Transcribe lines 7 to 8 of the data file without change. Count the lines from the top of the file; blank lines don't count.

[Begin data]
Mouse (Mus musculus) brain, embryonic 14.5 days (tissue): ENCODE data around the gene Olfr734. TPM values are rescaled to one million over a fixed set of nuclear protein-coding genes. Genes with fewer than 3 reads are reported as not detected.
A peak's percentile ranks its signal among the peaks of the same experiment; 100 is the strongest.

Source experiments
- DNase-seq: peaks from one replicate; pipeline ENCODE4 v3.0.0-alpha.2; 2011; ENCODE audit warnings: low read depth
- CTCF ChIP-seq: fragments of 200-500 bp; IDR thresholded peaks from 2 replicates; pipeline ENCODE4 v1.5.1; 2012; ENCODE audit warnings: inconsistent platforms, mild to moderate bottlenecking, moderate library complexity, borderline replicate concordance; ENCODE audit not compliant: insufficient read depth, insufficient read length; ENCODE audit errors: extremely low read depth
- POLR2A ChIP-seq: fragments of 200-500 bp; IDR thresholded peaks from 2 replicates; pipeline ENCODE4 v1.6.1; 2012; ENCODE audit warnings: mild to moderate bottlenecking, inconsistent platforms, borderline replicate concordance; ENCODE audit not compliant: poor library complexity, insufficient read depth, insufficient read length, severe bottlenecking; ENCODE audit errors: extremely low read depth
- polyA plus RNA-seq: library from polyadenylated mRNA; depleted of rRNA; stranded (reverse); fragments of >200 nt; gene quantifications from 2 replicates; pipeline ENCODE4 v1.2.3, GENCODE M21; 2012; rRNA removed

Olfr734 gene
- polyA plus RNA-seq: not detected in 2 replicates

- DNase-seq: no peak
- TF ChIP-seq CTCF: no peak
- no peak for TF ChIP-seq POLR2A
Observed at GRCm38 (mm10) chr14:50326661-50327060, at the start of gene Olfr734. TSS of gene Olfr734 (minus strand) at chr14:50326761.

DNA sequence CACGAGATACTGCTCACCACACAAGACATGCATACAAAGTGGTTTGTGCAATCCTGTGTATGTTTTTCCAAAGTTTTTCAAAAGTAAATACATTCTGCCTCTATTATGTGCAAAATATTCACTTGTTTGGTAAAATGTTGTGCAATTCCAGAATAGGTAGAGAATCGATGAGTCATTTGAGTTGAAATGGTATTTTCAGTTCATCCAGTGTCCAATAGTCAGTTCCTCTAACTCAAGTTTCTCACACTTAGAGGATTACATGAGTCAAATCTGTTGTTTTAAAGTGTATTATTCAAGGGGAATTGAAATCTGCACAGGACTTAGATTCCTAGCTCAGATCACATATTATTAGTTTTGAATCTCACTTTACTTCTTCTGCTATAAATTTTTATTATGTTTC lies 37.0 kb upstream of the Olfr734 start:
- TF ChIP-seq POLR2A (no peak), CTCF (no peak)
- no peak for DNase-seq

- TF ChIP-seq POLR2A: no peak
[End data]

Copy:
- polyA plus RNA-seq: library from polyadenylated mRNA; depleted of rRNA; stranded (reverse); fragments of >200 nt; gene quantifications from 2 replicates; pipeline ENCODE4 v1.2.3, GENCODE M21; 2012; rRNA removed

Olfr734 gene